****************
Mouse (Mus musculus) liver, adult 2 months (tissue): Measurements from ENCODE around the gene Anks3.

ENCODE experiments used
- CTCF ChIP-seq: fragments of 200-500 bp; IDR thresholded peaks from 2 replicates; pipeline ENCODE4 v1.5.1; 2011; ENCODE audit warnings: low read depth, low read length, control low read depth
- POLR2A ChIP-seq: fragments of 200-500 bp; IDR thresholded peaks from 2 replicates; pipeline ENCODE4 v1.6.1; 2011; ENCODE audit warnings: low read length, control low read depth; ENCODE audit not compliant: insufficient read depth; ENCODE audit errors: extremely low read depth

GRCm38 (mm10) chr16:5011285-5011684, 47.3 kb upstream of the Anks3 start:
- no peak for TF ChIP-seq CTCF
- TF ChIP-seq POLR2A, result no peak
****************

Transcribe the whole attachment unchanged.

Mouse (Mus musculus) liver, adult 2 months (tissue): Measurements from ENCODE around the gene Anks3.

ENCODE experiments used
- CTCF ChIP-seq: fragments of 200-500 bp; IDR thresholded peaks from 2 replicates; pipeline ENCODE4 v1.5.1; 2011; ENCODE audit warnings: low read depth, low read length, control low read depth
- POLR2A ChIP-seq: fragments of 200-500 bp; IDR thresholded peaks from 2 replicates; pipeline ENCODE4 v1.6.1; 2011; ENCODE audit warnings: low read length, control low read depth; ENCODE audit not compliant: insufficient read depth; ENCODE audit errors: extremely low read depth

GRCm38 (mm10) chr16:5011285-5011684, 47.3 kb upstream of the Anks3 start:
- no peak for TF ChIP-seq CTCF
- TF ChIP-seq POLR2A, result no peak